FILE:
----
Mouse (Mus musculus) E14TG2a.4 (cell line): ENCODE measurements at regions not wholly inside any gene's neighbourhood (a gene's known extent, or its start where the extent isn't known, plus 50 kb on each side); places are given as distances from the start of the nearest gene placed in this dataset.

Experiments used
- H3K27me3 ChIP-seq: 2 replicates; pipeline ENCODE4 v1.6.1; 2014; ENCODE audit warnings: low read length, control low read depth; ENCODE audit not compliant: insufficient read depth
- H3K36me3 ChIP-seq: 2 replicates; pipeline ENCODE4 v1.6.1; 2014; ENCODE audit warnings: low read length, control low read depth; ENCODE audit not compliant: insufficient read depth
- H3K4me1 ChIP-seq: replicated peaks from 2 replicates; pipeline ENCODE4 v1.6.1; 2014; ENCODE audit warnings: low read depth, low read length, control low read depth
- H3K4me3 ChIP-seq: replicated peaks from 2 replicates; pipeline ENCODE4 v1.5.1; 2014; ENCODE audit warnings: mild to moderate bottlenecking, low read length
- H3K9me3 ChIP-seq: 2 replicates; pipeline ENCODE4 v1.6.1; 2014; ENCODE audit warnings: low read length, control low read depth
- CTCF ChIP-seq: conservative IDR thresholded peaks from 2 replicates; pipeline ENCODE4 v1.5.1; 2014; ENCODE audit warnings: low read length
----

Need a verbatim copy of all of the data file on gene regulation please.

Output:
Mouse (Mus musculus) E14TG2a.4 (cell line): ENCODE measurements at regions not wholly inside any gene's neighbourhood (a gene's known extent, or its start where the extent isn't known, plus 50 kb on each side); places are given as distances from the start of the nearest gene placed in this dataset.

Experiments used
- H3K27me3 ChIP-seq: 2 replicates; pipeline ENCODE4 v1.6.1; 2014; ENCODE audit warnings: low read length, control low read depth; ENCODE audit not compliant: insufficient read depth
- H3K36me3 ChIP-seq: 2 replicates; pipeline ENCODE4 v1.6.1; 2014; ENCODE audit warnings: low read length, control low read depth; ENCODE audit not compliant: insufficient read depth
- H3K4me1 ChIP-seq: replicated peaks from 2 replicates; pipeline ENCODE4 v1.6.1; 2014; ENCODE audit warnings: low read depth, low read length, control low read depth
- H3K4me3 ChIP-seq: replicated peaks from 2 replicates; pipeline ENCODE4 v1.5.1; 2014; ENCODE audit warnings: mild to moderate bottlenecking, low read length
- H3K9me3 ChIP-seq: 2 replicates; pipeline ENCODE4 v1.6.1; 2014; ENCODE audit warnings: low read length, control low read depth
- CTCF ChIP-seq: conservative IDR thresholded peaks from 2 replicates; pipeline ENCODE4 v1.5.1; 2014; ENCODE audit warnings: low read length